Sunday, May 27, 2007

Reading (and Listening) Recommendations: 2007-05-27

  • The Larry Niven and Jerry Pournelle Show
    This one is probably for a certain kind of geek only, but as I am most definitely in that camp, I couldn't resist. Imagine being in a conversation with Niven and Pournelle. Joel Achenbach got that privilege. The only complaints: the post isn't waaaaaay longer, and Achenbach didn't provide an audio link for a surreptitiously taped recording of the entire thing.

  • When Democrats collapse
    The always great Bill Maher outdoes even himself. I was trying to look for the money quote to post here, but the whole column is itself that.

  • Le Show (27 May 2007 edition)
    (Listen) And speaking of always great and outdoing self, Harry Shearer is in top form this week. Perhaps this week's show resonated with me because he takes up one of my new pet peeves -- the creeping inability of the U.S. to ensure the safety of its own food supply -- but I think it's more than that. Harry is always funny, always scarily spot-on with his gleanings of news not on the front page, and always spins really cool music.

  • RadioLab
    (Listen) This link points to the home page for a radio show that I just learned about, courtesy of mention by another of my favorite radio shows, On The Media. The connection is that they are both produced by WNYC, a public radio station that seems to be a bit more independent of NPR than most affiliates. RadioLab is hard to describe satisfactorily. If you must have a pigeonhole, it's a show that focuses mostly on new science. (Wait! Come back!) It is clever, well-written, charmingly hosted, and all of the episodes that I've listened to so far are absolutely fascinating. The show's editing took me a short while to get used to -- it feels a little like it's overly conscious of today's wavering attention spans -- but this is a minor complaint, and in any case, I am at least half sure that this gripe stems from impending geezerhood. I have been jotting notes, toying with writing a full review of it, but I'm not there yet. My four favorite episodes so far: Space, Placebo, Time, and best for last: Musical Language.

    I have to say, this show about has me ready to start contributing to NPR again.

  • 9 Beet Stretch
    (Listen) Inspired by the Time episode on RadioLab, I went in search of something mentioned: a performance of Beethoven's 9th Symphony, stretched such that it takes twenty-four hours to listen to the whole thing. This isn't like just putting your thumb on the turntable. The pitches are retained, but the durations of the notes are expanded. It's useless to explain further, and better to just check it out for yourself. I know this seems like a weird thing, but give it a few minutes' chance. I find it strangely fascinating, and I've caught a few minutes that are amazingly dynamic. It's sort of like whale songs, I think. It starts to make sense after listening for a while, and then you worry that you'd better turn it off before you get stuck listening to it forever.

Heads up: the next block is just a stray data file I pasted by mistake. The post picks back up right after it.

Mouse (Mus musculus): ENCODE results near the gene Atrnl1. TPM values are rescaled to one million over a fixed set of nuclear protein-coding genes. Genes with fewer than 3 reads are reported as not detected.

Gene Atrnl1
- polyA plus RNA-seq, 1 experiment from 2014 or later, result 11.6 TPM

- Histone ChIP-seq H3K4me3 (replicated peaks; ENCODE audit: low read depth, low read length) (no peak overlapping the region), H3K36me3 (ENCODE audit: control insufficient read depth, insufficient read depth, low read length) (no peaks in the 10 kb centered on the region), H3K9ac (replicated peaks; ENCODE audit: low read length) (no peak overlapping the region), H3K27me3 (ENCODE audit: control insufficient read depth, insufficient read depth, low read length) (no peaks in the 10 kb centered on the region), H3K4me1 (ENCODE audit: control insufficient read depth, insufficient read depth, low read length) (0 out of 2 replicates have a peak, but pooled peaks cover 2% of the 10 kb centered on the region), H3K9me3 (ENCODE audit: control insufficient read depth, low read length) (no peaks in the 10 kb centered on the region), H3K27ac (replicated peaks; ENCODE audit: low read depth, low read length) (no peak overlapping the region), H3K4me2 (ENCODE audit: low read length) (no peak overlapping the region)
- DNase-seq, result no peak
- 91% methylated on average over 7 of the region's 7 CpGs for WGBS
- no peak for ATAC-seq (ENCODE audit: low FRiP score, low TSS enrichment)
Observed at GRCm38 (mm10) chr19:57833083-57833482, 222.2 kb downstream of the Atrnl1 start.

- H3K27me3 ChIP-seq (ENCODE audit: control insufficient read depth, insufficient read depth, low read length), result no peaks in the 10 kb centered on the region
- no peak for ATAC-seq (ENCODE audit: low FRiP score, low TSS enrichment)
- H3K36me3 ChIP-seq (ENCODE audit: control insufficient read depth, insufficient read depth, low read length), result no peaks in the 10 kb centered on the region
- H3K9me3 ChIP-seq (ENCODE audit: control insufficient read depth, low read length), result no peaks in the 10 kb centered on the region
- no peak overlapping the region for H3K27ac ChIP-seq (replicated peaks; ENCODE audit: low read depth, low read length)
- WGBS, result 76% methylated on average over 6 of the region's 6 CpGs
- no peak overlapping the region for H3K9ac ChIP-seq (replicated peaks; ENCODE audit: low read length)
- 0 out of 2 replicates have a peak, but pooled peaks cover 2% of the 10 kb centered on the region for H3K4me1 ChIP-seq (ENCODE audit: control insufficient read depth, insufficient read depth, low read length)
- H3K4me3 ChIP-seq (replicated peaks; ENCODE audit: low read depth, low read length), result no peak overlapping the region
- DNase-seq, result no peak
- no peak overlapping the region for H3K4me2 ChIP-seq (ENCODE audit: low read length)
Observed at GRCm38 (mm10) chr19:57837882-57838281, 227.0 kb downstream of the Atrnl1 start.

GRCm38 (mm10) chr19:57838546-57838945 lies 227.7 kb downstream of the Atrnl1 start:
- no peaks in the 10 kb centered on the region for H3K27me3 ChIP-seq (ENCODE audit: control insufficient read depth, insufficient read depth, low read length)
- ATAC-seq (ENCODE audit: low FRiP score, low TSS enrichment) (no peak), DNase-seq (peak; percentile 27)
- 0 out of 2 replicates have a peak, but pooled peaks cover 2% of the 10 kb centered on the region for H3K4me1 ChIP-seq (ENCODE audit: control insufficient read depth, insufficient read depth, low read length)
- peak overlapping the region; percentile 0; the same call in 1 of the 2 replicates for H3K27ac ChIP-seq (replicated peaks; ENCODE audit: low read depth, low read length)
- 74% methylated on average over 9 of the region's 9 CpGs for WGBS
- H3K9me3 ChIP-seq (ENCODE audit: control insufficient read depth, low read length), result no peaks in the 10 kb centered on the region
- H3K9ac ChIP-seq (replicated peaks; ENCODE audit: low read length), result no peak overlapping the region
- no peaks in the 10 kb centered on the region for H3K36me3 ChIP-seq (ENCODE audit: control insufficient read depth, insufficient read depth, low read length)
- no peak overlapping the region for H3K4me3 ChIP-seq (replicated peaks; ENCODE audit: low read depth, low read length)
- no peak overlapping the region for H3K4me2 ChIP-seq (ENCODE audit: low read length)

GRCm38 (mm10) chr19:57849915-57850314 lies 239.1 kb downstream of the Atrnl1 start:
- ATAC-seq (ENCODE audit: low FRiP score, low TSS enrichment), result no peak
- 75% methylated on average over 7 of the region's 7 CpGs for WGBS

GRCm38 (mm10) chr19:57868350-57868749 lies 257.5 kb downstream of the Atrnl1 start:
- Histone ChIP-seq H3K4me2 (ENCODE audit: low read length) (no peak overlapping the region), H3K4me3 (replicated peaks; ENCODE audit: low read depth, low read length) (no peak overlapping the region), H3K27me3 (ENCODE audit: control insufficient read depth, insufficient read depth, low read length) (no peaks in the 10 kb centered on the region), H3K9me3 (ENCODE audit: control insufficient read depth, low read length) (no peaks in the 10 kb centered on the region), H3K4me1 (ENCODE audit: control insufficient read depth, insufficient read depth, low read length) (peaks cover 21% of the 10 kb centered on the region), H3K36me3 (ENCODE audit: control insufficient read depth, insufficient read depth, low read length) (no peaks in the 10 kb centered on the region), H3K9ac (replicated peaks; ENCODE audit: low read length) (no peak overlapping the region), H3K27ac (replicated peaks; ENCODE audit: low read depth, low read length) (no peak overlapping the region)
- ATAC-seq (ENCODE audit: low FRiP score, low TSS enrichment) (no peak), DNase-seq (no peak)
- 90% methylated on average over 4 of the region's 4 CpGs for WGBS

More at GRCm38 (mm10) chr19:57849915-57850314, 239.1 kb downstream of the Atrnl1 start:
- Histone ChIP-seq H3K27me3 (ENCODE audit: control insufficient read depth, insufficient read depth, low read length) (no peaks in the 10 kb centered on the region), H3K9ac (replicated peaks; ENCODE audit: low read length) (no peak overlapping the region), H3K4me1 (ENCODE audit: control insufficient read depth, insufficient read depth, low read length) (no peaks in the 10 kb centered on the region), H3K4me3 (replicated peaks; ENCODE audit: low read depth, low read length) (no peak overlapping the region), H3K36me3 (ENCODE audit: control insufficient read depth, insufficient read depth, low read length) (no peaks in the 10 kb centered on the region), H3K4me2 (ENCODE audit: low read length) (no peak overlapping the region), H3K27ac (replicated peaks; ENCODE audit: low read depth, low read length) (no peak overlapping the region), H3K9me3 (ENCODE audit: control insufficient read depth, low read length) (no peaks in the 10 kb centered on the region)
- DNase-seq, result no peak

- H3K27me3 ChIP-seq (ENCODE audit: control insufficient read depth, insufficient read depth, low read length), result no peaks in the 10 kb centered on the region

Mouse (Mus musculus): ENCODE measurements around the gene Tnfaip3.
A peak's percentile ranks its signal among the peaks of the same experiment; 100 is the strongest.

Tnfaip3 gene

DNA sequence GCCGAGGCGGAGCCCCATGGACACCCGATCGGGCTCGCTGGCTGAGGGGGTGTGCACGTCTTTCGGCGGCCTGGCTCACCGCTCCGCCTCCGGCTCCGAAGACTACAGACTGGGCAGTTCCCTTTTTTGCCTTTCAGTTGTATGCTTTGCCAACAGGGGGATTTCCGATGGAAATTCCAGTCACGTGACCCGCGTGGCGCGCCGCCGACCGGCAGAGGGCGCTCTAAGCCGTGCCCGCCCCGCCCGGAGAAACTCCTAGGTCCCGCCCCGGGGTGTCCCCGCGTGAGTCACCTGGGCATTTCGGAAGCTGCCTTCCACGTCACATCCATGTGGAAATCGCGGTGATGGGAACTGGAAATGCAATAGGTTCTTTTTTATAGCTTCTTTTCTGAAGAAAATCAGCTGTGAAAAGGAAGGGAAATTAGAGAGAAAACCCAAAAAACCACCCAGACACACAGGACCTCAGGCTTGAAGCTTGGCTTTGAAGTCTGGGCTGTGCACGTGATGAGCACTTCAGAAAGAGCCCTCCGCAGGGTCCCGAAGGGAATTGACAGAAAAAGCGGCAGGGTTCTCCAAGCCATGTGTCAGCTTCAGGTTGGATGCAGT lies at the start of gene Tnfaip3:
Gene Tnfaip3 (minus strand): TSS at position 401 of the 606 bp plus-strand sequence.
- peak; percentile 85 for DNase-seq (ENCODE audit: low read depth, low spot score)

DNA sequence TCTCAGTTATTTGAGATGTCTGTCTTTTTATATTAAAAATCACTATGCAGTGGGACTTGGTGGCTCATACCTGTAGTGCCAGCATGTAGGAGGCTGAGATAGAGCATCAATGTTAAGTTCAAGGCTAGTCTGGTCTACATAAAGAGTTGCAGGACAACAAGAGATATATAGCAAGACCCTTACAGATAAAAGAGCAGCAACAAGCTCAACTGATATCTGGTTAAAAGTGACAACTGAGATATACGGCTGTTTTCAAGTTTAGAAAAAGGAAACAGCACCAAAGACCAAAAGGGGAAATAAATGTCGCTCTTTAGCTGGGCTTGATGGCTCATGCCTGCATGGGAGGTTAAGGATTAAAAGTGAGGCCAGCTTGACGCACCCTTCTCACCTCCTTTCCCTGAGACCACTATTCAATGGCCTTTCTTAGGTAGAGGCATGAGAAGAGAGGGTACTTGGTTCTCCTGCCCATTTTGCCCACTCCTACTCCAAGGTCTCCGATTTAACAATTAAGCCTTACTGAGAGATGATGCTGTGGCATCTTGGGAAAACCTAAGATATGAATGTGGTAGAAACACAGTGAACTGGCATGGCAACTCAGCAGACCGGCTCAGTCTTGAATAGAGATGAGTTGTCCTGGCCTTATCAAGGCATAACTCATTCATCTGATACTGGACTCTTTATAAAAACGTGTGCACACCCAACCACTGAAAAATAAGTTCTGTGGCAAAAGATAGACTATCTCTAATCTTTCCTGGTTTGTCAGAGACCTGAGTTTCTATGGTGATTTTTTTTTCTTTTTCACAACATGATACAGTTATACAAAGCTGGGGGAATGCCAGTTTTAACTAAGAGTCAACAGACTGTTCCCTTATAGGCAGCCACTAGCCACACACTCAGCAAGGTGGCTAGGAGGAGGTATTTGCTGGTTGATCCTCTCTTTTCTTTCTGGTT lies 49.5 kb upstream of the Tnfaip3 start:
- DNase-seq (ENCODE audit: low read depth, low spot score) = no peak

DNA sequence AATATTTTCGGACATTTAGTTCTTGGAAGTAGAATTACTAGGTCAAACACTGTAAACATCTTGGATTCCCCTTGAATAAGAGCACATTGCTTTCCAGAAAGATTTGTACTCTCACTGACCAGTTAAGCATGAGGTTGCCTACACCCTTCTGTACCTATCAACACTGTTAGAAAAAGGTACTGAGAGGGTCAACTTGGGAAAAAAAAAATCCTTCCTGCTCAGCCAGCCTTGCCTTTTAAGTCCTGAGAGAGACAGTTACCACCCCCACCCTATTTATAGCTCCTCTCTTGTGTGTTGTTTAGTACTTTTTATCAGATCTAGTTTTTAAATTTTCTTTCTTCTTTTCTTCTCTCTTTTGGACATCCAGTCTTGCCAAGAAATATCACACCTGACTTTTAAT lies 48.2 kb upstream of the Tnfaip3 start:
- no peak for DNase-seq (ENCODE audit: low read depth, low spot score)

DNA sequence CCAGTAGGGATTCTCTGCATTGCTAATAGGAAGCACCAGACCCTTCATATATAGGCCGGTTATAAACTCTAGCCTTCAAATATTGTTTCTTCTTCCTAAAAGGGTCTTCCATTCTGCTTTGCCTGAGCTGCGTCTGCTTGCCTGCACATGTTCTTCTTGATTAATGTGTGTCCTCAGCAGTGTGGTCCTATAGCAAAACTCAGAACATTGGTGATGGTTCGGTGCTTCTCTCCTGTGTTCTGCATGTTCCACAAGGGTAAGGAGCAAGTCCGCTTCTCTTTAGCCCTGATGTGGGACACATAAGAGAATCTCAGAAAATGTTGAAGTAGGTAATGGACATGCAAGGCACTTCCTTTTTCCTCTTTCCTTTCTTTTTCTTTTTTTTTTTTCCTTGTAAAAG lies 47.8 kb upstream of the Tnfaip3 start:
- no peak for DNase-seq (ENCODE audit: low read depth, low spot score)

[Tech notes: Assuming you click the audio link on the page I point to, be a little patient -- the site provides the entire thing as a 24/7 stream, so you come in wherever you come in; i.e., almost certainly not at the beginning. So, you may start in a period of silence. I have tried listening to this three or four times, and the worst delay was ten or fifteen seconds. Also, the volume tends to be a little softer than most noise made by your computer, probably again depending on where you come in.]

The last three remind me that I've been hearing some buzz about looming problems for music being streamed over the Internet. It seems that copyright requirements might kill Web radio stations and place a big hurt on NPR's on-line offerings. This has nothing to do with pimply-faced teenagers (for whom the term peer-to-peer is sadly apt) sharing bootlegged songs. It has everything to do with sites that just stream music for your real-time listening pleasure. I haven't looked into the issue in detail yet, but it sure sounds ominous. presents one side of the story. More on this from me, later, maybe.

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